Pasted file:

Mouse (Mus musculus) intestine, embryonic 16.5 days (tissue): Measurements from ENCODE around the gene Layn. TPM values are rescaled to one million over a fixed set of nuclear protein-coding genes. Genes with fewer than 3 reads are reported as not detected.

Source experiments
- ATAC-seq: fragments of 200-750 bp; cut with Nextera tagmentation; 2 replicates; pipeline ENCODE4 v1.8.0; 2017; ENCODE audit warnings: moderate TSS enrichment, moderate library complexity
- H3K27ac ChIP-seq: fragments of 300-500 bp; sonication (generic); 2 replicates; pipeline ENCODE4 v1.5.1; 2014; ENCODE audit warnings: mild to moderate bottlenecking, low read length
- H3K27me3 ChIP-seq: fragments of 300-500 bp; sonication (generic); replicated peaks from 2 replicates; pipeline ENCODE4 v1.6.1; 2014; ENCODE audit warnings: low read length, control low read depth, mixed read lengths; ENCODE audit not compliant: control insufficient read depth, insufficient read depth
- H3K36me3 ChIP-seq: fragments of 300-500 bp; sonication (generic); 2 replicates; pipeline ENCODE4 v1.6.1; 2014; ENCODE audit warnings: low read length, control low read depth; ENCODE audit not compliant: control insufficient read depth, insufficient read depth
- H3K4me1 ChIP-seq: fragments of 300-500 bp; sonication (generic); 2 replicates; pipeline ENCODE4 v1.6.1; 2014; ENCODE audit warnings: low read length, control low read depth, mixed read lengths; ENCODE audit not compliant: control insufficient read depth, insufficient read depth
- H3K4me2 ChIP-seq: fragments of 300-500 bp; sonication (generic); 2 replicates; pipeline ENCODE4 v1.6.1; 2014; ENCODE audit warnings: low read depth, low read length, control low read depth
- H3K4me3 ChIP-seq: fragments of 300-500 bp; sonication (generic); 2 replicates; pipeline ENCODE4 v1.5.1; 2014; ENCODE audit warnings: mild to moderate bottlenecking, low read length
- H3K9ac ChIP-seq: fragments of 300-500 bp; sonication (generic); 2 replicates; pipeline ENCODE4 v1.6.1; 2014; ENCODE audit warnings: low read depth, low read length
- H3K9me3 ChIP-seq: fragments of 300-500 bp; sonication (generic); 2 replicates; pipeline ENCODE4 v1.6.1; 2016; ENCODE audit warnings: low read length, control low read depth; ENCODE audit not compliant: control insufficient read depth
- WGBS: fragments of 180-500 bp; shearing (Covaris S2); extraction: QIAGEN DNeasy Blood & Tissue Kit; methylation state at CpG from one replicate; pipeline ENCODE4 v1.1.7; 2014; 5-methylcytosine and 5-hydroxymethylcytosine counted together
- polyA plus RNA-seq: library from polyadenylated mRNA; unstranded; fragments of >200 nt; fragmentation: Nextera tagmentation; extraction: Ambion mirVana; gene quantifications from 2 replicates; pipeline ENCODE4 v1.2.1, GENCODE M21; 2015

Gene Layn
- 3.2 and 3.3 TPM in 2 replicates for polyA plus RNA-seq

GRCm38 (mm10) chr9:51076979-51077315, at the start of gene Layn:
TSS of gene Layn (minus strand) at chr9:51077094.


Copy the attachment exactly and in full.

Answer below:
Mouse (Mus musculus) intestine, embryonic 16.5 days (tissue): Measurements from ENCODE around the gene Layn. TPM values are rescaled to one million over a fixed set of nuclear protein-coding genes. Genes with fewer than 3 reads are reported as not detected.

Source experiments
- ATAC-seq: fragments of 200-750 bp; cut with Nextera tagmentation; 2 replicates; pipeline ENCODE4 v1.8.0; 2017; ENCODE audit warnings: moderate TSS enrichment, moderate library complexity
- H3K27ac ChIP-seq: fragments of 300-500 bp; sonication (generic); 2 replicates; pipeline ENCODE4 v1.5.1; 2014; ENCODE audit warnings: mild to moderate bottlenecking, low read length
- H3K27me3 ChIP-seq: fragments of 300-500 bp; sonication (generic); replicated peaks from 2 replicates; pipeline ENCODE4 v1.6.1; 2014; ENCODE audit warnings: low read length, control low read depth, mixed read lengths; ENCODE audit not compliant: control insufficient read depth, insufficient read depth
- H3K36me3 ChIP-seq: fragments of 300-500 bp; sonication (generic); 2 replicates; pipeline ENCODE4 v1.6.1; 2014; ENCODE audit warnings: low read length, control low read depth; ENCODE audit not compliant: control insufficient read depth, insufficient read depth
- H3K4me1 ChIP-seq: fragments of 300-500 bp; sonication (generic); 2 replicates; pipeline ENCODE4 v1.6.1; 2014; ENCODE audit warnings: low read length, control low read depth, mixed read lengths; ENCODE audit not compliant: control insufficient read depth, insufficient read depth
- H3K4me2 ChIP-seq: fragments of 300-500 bp; sonication (generic); 2 replicates; pipeline ENCODE4 v1.6.1; 2014; ENCODE audit warnings: low read depth, low read length, control low read depth
- H3K4me3 ChIP-seq: fragments of 300-500 bp; sonication (generic); 2 replicates; pipeline ENCODE4 v1.5.1; 2014; ENCODE audit warnings: mild to moderate bottlenecking, low read length
- H3K9ac ChIP-seq: fragments of 300-500 bp; sonication (generic); 2 replicates; pipeline ENCODE4 v1.6.1; 2014; ENCODE audit warnings: low read depth, low read length
- H3K9me3 ChIP-seq: fragments of 300-500 bp; sonication (generic); 2 replicates; pipeline ENCODE4 v1.6.1; 2016; ENCODE audit warnings: low read length, control low read depth; ENCODE audit not compliant: control insufficient read depth
- WGBS: fragments of 180-500 bp; shearing (Covaris S2); extraction: QIAGEN DNeasy Blood & Tissue Kit; methylation state at CpG from one replicate; pipeline ENCODE4 v1.1.7; 2014; 5-methylcytosine and 5-hydroxymethylcytosine counted together
- polyA plus RNA-seq: library from polyadenylated mRNA; unstranded; fragments of >200 nt; fragmentation: Nextera tagmentation; extraction: Ambion mirVana; gene quantifications from 2 replicates; pipeline ENCODE4 v1.2.1, GENCODE M21; 2015

Gene Layn
- 3.2 and 3.3 TPM in 2 replicates for polyA plus RNA-seq

GRCm38 (mm10) chr9:51076979-51077315, at the start of gene Layn:
TSS of gene Layn (minus strand) at chr9:51077094.